Greenhouse cuts are not enough, says UN report

Greenhouse cuts are not enough, says UN report

THE greenhouse gas cuts promised around the world will not be enough to avoid the ”tipping point” into dangerous climate change, according to a United Nations report released before next week’s climate conference in Durban.

But the yawning, 6-billion-tonne ”emissions gap” between safe levels of emissions and the current situation could be bridged by breaking it down into bite-sized chunks, the report said.

”The window for addressing climate change is rapidly narrowing but equally the options for cost-effective action have never been more abundant,” the head of the UN environment program, Achim Steiner, said in a statement.

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If each sector of the global economy made a concerted push for best-practice emissions cuts and energy efficiency, the target could be met ”without any significant technical or financial breakthroughs needed”, Mr Steiner said.

To hold rising temperatures to about 2 degrees or less this century, nations would have to cut their combined emissions of heat-trapping greenhouse gases to 44 billion tonnes a year by 2020.

But the total is on track to sit at around 50 billion tonnes in 2020, even including already-promised emissions cuts such as Australia’s bipartisan commitment to reduce its carbon output by 5 per cent.

In addition to the planned cuts, the UN report said up to 3.9 billion tonnes of carbon emissions could be carved out of the electricity sector worldwide by tapping more renewable energy, building more efficient power plants and possibly by deploying some carbon capture and storage technology, in which greenhouse gas emissions are pumped back underground. Between 1.5 billion and 4.6 billion tonnes of emissions could be cut from industry’s total, up to 2 billion from transport and up to 4.2 billion from changes to forestry management.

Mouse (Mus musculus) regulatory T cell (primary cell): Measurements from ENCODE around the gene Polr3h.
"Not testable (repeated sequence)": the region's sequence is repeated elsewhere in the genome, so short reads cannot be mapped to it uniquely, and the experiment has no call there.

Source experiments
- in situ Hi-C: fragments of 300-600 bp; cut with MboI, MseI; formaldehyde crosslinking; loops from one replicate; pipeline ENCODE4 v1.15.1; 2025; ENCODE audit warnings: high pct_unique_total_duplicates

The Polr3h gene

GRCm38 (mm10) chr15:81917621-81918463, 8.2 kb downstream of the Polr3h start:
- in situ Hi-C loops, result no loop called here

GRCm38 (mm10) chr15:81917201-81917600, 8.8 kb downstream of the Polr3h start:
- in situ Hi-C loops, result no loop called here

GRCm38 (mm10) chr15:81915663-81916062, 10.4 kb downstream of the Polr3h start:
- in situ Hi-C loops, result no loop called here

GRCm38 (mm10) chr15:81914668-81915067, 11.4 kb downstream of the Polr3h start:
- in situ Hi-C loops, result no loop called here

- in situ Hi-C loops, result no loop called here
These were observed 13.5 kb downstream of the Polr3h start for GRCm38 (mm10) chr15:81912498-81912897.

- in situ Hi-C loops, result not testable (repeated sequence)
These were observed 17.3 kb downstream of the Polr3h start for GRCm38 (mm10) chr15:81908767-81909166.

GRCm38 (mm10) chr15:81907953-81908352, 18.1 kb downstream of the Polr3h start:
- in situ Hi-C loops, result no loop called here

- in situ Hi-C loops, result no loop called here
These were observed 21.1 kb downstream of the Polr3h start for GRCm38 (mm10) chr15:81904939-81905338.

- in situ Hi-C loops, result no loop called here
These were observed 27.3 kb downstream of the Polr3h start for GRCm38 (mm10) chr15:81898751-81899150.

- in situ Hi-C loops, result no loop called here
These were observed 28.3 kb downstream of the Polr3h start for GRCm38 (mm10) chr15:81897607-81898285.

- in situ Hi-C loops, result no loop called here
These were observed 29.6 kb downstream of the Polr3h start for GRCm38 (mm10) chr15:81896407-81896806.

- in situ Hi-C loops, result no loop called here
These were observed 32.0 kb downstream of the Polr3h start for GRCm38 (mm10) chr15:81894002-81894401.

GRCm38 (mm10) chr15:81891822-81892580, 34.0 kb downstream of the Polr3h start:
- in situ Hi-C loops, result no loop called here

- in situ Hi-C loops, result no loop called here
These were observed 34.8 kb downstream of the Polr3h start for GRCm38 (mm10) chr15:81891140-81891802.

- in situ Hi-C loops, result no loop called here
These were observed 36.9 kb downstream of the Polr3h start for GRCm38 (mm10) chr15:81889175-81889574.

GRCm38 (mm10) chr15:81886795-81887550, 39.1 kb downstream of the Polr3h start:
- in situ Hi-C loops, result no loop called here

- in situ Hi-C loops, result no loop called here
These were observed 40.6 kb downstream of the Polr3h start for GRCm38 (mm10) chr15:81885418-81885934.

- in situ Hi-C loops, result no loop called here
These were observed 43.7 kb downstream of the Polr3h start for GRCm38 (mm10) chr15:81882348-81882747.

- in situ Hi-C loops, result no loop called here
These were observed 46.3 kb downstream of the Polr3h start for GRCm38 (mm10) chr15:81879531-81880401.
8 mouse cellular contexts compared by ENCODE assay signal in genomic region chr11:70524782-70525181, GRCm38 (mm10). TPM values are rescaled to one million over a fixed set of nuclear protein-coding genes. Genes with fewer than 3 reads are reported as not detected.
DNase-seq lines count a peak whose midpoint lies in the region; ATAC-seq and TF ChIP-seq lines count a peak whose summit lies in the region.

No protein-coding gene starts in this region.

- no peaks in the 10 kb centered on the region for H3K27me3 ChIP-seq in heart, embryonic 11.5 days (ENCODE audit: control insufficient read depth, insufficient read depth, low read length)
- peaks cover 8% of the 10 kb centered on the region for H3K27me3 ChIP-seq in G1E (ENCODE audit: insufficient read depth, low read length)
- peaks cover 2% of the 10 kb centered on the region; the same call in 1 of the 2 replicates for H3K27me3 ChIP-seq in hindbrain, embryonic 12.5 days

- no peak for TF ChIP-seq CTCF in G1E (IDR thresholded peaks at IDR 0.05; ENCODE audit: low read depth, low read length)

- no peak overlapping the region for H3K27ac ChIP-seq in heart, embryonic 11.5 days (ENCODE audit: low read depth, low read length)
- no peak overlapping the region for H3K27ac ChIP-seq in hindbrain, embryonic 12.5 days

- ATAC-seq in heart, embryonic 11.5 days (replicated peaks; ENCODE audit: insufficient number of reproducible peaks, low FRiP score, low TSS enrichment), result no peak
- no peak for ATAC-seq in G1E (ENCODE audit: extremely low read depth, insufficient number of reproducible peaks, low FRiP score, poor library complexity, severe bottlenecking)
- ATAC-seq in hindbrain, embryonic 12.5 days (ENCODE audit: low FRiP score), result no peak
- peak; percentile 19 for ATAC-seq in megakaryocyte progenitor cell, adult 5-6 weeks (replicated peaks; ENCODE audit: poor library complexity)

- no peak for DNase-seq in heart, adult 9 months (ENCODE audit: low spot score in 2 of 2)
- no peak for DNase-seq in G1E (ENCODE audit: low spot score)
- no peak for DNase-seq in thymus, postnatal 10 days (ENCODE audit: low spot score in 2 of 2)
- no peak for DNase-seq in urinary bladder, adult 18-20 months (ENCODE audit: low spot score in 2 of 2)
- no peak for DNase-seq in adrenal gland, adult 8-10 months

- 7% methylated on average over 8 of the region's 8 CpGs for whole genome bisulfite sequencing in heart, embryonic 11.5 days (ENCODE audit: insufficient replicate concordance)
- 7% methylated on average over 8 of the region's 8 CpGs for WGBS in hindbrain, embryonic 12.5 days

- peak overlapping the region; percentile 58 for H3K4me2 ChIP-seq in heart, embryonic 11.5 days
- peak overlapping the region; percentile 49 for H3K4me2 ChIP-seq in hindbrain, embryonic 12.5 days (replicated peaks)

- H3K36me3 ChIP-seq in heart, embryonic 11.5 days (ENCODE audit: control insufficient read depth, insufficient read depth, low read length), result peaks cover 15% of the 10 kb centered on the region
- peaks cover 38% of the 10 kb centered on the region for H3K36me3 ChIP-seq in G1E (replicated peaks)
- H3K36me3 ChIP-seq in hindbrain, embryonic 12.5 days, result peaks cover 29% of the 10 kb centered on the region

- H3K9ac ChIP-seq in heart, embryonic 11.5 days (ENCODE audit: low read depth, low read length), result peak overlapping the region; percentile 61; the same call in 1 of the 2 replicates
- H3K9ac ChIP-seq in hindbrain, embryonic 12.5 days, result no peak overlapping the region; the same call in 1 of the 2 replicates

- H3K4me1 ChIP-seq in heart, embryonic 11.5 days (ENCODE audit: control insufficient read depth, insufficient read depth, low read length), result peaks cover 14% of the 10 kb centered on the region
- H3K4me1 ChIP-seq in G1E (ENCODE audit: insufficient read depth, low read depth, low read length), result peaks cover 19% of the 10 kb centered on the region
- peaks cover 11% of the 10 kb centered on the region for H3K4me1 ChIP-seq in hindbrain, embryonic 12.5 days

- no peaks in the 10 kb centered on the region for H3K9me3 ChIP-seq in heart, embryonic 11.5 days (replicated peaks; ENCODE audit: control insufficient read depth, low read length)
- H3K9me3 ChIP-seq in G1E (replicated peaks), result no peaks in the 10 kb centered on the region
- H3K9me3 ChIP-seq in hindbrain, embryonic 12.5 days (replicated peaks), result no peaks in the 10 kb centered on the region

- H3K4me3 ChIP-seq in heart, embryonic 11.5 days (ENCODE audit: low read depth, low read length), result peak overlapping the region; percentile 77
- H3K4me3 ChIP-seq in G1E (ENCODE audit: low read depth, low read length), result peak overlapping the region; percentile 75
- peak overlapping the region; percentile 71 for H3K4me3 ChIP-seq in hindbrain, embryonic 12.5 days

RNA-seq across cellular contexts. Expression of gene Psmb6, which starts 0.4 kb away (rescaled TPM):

Along with other proportionate savings from the building, agriculture and waste management sectors, these cuts in greenhouse gas emissions would add up to about 17 billion tonnes a year – ”more than enough” to give the world a better-then-even chance of avoiding dangerous climate change.

The average cost of reducing emissions would be about $39 per tonne of carbon dioxide, the report said, citing nine studies of fluctuating carbon prices.

The UN said a major problem that would have to be solved soon was the potential for ”double counting” greenhouse cuts. Rich nations, Australia in particular, wanted to achieve a substantial chunk of their emissions cuts by buying carbon credits from developing countries but ”in the absence of international rules it is likely that both sets of countries will want to claim credits for what is essentially the same project or activity”.

A separate report, released yesterday by the Organisation for Economic Co-operation and Development, said a price on carbon and emissions trading were essential if the world was to stay within the 2-degree rise limit.

”A significant carbon price is needed to induce technological change,” the OECD report said.

It said the most effective method was to use carbon taxes or emissions trading schemes.

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